Star-Bulletin Features

Friday, December 7, 2001

Celebs show up for
McKay memorial

By Tim Ryan

"Memories of Gardner McKay," the memorial service for the reluctant television star turned author, will be held from 9:30 to 11:30 a.m. tomorrow at Diamond Head Theatre.

McKay, 69, died Nov. 24 in at his Koko Head home after a long battle with prostate cancer.

The two-hour tribute will include friends and acquaintances reading from McKay's works, including short stories, poems and novels.

Director-actor Terrence Knapp will read McKay's "The Hawk," and renowned author Paul Theroux will read "Never Get Famous for the Wrong Reason."

An excerpt from McKay's book "Journey Without a Map" will be played from one of the last recordings he made. Madeleine McKay, the actor's widow, is scheduled to read the poem "To Madeleine."

Jimmy Buffett's recording of "We Are the People Our Parents Warned Us About," that contains a verse about McKay -- "Hey hey, Gardner McKay, take us on the leaky Tiki with you / Clear skies bound for Shanghai, sailin' on the ocean blue" -- will be played.

Buffett and McKay became friends several years ago after being introduced by promoter Tom Moffatt. Buffett described McKay as "a wonderful dreamer and storyteller."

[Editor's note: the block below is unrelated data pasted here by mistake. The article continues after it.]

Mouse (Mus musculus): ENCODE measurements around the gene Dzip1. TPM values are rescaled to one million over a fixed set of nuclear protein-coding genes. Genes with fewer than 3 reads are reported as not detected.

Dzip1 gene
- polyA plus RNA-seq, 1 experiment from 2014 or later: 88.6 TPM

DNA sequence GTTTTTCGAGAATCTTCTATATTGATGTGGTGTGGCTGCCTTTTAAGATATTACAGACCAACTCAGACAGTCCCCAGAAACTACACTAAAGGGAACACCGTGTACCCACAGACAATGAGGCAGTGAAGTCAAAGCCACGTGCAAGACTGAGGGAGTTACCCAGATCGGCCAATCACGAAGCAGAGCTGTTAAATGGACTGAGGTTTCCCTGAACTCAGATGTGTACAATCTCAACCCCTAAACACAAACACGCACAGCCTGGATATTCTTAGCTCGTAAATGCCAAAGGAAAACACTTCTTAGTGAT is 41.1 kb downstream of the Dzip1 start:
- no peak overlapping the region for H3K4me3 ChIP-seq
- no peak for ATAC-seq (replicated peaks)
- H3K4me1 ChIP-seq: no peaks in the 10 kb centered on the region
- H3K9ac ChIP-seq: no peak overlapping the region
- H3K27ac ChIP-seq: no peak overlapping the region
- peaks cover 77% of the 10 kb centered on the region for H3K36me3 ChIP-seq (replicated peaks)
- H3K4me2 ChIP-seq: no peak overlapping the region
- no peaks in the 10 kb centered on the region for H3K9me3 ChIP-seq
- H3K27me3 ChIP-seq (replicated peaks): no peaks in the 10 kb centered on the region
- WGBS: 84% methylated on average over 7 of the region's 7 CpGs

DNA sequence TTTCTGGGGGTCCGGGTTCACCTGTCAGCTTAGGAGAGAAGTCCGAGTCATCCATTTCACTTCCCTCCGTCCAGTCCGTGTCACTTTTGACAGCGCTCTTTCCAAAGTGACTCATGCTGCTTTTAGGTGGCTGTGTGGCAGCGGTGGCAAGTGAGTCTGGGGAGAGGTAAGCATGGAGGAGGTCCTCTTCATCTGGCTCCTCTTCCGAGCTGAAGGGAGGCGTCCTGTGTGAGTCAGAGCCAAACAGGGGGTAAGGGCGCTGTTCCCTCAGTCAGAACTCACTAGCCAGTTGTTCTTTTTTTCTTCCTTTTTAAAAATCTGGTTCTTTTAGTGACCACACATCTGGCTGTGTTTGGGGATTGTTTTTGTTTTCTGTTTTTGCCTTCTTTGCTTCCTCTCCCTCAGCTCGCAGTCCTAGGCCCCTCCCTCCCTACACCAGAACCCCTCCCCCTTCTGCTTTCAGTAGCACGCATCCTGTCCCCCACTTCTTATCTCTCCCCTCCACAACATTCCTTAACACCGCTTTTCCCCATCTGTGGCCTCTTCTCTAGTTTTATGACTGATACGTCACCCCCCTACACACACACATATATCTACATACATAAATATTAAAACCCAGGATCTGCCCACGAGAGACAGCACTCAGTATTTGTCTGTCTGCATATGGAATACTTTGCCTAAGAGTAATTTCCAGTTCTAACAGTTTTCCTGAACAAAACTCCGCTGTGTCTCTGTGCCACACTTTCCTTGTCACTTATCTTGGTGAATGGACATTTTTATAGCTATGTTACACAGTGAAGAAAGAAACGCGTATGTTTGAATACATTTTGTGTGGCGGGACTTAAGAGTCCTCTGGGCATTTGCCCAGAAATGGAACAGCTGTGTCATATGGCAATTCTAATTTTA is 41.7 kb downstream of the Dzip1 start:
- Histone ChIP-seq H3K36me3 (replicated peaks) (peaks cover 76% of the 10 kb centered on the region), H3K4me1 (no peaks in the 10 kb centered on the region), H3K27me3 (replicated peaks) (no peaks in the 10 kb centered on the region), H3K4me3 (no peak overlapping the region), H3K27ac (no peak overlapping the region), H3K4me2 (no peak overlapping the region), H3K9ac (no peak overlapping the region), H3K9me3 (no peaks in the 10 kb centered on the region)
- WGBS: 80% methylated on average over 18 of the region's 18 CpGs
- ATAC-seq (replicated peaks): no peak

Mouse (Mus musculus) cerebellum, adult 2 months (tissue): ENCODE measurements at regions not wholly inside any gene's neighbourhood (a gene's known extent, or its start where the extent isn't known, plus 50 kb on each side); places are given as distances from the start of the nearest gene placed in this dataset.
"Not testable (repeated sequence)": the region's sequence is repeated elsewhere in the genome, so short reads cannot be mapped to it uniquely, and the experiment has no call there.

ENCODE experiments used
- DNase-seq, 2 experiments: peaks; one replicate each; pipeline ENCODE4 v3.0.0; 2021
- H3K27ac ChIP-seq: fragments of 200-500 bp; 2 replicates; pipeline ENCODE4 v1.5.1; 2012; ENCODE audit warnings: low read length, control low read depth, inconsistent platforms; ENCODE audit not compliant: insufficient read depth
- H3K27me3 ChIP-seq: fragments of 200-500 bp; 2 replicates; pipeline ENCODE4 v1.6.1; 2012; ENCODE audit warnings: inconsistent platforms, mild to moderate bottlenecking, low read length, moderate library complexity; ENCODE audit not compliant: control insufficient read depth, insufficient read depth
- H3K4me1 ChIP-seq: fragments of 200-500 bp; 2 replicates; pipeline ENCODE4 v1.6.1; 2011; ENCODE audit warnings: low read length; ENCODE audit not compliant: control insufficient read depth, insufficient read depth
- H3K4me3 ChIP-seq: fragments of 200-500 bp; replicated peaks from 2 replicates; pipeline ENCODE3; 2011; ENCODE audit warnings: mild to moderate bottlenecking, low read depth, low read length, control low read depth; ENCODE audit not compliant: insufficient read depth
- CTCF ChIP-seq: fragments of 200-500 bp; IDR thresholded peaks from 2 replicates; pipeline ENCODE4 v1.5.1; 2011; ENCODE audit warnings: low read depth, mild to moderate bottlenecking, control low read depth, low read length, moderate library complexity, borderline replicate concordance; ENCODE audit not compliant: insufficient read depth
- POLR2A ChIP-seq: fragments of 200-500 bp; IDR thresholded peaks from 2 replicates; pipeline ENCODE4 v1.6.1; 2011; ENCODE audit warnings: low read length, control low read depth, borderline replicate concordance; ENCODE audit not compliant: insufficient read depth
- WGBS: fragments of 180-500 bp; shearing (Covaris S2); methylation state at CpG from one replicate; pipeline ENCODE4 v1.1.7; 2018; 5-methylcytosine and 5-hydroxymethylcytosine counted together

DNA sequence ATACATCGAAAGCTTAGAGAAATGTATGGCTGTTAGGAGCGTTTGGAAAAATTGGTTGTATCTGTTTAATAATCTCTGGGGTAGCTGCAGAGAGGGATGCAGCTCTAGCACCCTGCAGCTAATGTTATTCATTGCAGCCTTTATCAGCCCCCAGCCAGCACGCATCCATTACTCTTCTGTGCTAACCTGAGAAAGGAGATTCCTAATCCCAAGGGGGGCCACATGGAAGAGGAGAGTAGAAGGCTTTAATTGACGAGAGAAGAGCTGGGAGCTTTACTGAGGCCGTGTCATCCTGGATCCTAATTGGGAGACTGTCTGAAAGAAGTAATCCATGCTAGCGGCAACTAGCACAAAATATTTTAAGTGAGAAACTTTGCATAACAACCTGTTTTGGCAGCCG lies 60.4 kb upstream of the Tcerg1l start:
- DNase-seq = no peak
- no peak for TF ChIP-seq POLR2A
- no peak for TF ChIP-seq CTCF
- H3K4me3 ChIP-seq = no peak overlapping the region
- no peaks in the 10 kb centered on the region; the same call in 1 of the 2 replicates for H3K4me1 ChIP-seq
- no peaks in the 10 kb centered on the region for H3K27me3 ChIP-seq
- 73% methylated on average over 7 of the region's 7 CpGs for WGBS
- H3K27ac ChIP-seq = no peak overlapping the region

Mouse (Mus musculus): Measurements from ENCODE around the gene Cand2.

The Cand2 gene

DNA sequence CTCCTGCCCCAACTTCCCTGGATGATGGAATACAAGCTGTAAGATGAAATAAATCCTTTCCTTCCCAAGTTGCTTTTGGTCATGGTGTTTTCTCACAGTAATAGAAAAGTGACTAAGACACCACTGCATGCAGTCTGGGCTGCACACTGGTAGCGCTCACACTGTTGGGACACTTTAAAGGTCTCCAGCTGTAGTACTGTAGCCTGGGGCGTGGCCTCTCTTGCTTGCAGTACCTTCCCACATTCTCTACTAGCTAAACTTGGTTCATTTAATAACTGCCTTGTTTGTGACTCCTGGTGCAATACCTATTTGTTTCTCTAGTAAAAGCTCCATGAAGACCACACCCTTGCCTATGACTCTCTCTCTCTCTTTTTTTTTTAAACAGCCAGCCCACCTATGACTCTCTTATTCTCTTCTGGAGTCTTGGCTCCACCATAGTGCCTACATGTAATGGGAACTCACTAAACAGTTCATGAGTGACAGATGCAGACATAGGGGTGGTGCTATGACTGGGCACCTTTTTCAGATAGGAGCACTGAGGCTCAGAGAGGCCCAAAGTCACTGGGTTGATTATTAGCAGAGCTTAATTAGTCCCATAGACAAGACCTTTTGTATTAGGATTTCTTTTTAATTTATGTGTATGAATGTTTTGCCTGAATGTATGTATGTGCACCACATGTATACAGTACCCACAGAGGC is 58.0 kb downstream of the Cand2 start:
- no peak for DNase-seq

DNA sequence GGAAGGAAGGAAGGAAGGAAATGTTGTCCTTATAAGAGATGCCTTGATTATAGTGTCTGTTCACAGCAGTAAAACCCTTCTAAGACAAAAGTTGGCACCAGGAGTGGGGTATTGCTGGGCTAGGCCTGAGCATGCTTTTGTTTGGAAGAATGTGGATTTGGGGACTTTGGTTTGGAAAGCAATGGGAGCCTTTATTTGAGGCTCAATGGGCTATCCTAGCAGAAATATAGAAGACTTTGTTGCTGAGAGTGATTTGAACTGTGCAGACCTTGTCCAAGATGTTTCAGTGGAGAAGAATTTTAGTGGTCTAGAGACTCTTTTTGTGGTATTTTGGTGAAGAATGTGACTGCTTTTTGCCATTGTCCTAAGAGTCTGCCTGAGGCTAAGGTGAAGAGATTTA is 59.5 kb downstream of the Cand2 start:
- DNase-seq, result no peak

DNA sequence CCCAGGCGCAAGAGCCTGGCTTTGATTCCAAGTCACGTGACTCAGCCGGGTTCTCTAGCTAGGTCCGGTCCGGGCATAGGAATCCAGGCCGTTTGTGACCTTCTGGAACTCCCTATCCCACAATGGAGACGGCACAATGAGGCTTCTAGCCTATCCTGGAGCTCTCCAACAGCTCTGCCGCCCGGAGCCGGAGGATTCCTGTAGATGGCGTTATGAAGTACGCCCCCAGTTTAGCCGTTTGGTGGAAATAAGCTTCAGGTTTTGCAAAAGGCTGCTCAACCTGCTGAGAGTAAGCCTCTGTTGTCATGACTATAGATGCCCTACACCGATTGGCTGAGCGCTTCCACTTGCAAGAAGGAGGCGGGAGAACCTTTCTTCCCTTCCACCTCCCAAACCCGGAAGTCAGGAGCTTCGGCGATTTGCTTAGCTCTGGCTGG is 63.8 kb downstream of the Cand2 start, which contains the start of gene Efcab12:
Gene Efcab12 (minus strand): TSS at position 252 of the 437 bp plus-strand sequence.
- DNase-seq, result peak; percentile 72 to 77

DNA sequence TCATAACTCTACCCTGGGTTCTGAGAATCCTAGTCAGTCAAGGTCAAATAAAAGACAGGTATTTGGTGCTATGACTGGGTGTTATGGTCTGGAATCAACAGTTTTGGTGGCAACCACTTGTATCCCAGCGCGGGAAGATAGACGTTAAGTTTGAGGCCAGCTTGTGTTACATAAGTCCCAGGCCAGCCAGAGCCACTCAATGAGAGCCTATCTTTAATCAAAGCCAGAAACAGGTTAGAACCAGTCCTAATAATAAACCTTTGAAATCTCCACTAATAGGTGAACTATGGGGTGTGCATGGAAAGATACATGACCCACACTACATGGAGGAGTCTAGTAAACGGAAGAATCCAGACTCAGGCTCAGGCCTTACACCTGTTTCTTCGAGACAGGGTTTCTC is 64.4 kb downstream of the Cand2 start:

"Gardner ... lived the life few people ever dream of and he knew how lucky he was," Buffett said. "He was quite an inspiration to me.

"People like Gardner know they are larger than life and get the most out of it, but somehow find a way to control that amazing sense of power in the most human ways. I am simply glad that in my life, I was able to call Gardner McKay my friend."

Longtime McKay friend Don Ho will sing Kui Lee's "I'll Remember You." Michael Titterton, Hawaii Public Radio's executive director, will emcee the occasion.

McKay made the cover of Life when he starred for three years as Adam Troy, skipper of the schooner Tiki, in the television series "Adventures in Paradise." The show was co-produced by Dominick Dunne, who discovered McKay, a former model, in a Hollywood coffee shop.

When the TV show ended in 1962, McKay turned his back on fame and made his way to the Amazon rain forest, where he worked for two years as an agronomist.

He returned to the United States after stays in France and Egypt and began a career as a writer in New York. He wrote several Broadway plays, including "Sea Marks," and a number of novels, including the thriller "Toyer."

From 1977-82, he was the drama critic for the Los Angeles Herald-Examiner.

Originally intending to be a sculptor, the Manhattan-born and New York/Paris-raised McKay was offered modeling work until he was discovered by Dunne.

In addtion to Madeleine McKay, he is survived by a son, daughter, granddaughter and brother.

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